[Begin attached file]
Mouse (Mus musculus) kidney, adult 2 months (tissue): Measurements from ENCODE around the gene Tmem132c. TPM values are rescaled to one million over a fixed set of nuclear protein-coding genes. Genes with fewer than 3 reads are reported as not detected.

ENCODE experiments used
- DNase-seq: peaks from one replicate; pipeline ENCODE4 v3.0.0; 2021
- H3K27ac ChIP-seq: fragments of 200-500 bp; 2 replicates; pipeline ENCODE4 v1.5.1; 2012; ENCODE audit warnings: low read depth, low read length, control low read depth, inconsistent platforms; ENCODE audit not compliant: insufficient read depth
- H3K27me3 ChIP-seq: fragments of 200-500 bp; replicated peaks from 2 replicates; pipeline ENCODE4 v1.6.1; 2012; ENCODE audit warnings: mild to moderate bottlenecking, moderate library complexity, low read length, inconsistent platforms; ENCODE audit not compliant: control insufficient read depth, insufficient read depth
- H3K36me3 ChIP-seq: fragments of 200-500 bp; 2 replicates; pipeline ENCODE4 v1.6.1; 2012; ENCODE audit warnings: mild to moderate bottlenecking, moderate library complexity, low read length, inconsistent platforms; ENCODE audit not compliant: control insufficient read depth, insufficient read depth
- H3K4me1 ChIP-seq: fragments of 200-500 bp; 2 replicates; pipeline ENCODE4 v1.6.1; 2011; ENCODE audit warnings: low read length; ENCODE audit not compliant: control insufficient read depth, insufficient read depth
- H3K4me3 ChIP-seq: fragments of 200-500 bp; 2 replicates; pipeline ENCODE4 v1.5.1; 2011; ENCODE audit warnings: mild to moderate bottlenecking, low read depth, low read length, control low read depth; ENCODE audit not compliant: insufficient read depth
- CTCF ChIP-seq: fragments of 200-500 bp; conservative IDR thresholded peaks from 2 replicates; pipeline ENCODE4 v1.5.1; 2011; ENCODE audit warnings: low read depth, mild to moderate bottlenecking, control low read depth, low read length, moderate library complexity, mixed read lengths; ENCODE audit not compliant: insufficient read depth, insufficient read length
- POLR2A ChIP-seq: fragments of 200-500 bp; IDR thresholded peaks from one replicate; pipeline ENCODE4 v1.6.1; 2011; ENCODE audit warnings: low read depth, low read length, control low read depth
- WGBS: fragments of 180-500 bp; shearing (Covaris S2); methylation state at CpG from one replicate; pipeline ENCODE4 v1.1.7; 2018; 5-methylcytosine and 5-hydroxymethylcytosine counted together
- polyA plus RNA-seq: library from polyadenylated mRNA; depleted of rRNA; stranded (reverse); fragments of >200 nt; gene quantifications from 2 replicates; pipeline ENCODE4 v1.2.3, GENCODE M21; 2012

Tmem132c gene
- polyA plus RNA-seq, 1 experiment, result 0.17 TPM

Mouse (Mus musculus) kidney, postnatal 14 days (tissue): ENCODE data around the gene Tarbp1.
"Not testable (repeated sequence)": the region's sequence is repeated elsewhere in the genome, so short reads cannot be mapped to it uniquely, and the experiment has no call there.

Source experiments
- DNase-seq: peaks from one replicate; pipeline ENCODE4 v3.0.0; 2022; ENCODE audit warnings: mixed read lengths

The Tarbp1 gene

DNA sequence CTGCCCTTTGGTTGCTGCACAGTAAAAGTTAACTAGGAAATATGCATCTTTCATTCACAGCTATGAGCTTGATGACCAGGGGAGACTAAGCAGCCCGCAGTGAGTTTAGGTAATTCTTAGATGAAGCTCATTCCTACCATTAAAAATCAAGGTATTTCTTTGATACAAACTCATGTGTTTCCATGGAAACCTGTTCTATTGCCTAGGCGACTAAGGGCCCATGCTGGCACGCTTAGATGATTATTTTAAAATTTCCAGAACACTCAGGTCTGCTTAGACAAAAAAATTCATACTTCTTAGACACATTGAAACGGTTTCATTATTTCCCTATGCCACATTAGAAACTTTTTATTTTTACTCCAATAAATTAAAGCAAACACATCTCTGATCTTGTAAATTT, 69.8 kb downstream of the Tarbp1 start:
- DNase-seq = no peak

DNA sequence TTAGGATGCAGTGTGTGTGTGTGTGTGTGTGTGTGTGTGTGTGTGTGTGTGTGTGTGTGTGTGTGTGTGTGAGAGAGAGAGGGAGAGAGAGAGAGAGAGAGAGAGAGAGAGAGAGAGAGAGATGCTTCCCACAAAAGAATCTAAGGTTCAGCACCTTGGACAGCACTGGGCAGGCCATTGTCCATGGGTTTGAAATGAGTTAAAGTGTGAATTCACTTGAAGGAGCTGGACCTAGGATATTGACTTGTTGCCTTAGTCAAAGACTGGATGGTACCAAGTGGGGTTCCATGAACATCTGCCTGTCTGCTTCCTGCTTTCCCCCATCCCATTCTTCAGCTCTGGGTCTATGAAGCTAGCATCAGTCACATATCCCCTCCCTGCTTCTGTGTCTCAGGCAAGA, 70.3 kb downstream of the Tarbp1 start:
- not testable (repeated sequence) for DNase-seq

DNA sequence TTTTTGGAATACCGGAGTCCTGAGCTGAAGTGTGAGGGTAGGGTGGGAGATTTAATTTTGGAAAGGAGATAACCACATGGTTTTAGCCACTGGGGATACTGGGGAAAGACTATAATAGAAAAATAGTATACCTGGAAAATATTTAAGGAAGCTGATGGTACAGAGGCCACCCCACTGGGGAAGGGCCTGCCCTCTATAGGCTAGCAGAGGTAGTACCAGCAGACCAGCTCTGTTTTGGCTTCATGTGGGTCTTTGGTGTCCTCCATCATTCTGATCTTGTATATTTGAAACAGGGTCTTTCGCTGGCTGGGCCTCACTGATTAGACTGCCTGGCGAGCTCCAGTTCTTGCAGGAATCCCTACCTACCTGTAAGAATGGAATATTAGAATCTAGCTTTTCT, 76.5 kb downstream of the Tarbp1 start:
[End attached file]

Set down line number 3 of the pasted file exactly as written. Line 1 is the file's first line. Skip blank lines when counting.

- DNase-seq: peaks from one replicate; pipeline ENCODE4 v3.0.0; 2021